Streetfilms would like to thank The Fund for the Environment & Urban Life for making this series possible.

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MBA: Congestion Pricing

In the fifth chapter of "Moving Beyond the Automobile," we demystify the concept of congestion pricing in just five short minutes. Here you'll learn why putting a price on scarce road space makes economic sense and how it benefits many different modes of surface transportation.

In London, which successfully implemented congestion pricing in 2003, drivers now get to their jobs faster, transit users have improved service, cyclists have better infrastructure, and pedestrians have more public space. More people have access to the central city, and when they get there, the streets are safer and more enjoyable. While the politics of implementing congestion pricing are difficult, cities looking to tame traffic and compete in the 21st century can't afford to ignore a transportation solution that addresses so many problems at once.

Streetfilms would like to thank The Fund for the Environment & Urban Life for making this series possible.

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In Appreciation of the NEW Times Square

Mayor Bloomberg is expected to announce his verdict on Times Square's new pedestrian spaces very soon. Will the changes be permanent? This morning Bloomberg told radio host John Gambling that we'll find out sometime next week. In the meantime, it seems like the media has decided to fixate on rumorsthat Midtown traffic speeds may not have increased across the board, without paying much attention to the tremendous difference this project has made for hundreds of thousands of pedestrians every day.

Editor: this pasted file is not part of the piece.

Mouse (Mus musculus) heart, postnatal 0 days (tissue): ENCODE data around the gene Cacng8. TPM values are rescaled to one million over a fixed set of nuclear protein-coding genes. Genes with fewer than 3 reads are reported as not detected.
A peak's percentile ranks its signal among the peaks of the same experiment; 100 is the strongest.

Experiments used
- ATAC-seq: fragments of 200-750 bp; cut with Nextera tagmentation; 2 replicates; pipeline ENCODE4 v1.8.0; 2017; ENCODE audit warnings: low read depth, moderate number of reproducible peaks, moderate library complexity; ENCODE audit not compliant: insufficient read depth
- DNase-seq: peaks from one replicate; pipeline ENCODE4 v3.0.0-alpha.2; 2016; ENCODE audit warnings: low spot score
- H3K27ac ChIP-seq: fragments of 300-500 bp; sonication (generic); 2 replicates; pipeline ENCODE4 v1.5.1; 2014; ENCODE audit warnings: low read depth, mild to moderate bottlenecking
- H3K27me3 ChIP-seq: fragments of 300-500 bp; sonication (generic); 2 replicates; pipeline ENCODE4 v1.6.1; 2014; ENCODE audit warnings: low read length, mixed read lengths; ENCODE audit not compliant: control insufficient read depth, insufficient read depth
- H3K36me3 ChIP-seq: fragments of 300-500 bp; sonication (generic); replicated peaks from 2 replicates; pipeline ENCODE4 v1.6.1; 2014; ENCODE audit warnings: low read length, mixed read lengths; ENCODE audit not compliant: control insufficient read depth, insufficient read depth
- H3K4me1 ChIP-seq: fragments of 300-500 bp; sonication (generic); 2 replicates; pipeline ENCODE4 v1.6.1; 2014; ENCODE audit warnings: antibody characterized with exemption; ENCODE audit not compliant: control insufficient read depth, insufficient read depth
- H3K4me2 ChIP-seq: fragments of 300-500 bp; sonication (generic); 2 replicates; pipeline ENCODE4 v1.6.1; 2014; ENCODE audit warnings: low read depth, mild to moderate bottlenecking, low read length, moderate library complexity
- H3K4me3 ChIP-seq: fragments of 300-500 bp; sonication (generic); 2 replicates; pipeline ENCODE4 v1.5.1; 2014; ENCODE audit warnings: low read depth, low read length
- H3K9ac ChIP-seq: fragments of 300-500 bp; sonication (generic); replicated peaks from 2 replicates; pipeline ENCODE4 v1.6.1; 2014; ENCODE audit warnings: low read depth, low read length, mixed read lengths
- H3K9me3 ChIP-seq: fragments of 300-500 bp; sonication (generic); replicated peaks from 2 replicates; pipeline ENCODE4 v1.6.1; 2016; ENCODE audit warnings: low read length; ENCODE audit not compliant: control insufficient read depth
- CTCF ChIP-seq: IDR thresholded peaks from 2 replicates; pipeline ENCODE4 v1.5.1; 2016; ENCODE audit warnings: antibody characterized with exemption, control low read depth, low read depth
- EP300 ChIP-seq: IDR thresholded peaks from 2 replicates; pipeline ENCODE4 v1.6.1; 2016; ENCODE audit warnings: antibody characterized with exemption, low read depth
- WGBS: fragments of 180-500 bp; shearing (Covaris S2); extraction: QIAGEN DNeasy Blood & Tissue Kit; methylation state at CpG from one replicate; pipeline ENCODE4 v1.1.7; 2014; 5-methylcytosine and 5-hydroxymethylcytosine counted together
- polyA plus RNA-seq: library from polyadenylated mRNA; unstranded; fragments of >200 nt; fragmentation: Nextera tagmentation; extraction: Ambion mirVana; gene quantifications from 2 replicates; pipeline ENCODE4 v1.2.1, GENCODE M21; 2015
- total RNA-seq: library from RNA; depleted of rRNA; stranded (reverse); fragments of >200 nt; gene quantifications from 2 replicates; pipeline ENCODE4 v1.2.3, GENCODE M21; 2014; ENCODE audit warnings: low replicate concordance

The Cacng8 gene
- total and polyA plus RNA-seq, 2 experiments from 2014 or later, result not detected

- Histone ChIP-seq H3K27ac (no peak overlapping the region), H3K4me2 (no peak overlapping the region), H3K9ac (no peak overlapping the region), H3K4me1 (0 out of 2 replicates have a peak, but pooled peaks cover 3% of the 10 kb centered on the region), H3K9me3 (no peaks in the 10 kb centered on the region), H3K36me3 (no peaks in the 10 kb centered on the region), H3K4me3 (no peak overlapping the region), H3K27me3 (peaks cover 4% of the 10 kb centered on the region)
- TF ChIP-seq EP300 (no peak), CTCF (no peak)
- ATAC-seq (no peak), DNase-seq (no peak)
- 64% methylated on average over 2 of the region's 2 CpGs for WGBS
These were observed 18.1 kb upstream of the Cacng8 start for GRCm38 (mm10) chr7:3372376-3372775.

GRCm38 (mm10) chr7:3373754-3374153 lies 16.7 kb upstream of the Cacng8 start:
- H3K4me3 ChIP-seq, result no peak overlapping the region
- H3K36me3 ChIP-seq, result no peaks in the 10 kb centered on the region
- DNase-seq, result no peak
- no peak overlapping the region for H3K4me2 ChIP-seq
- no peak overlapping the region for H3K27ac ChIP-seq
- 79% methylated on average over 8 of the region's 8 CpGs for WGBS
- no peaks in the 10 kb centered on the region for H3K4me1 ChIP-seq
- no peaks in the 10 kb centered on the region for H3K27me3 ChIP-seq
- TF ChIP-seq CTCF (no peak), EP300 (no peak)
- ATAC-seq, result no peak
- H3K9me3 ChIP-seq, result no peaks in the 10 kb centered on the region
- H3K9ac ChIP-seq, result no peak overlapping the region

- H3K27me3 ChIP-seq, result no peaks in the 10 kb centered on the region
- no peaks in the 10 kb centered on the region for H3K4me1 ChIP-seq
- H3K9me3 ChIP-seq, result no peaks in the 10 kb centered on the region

It's been eight months since this part of Broadway went car-free, and maybe it's hard to recall just how bad Times Square used to be for everyone walking around. To really appreciate what we have today, you've got to take a trip back in time to see the crowded, dangerous mess that used to fester at the crossroads of the world. Naturally, the moment calls for a Streetfilms retrospective.

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The Queensboro Bridge turns 100!

It's extremely rare you get to cross one of New York City's major bridges by foot using the main roadway, but early Sunday morning that's just what happened as the Queensboro Bridge turned a hardy 100!

The NYC Bridge Centennial Commission is in the midst of celebrating the completion dates of six major NYC bridges and holding events to honor the magnificent stories behind them. And boy does Master of Ceremonies, "Gridlock" Sam Schwartz, have a doozy for the Queensboro: touring the bridge with politicians back in the 1980s, he used a hammer to knock holes in its rusted beams to demonstrate its dire need of repair. As the B-52s might say: "Tin roof, RUSTED!"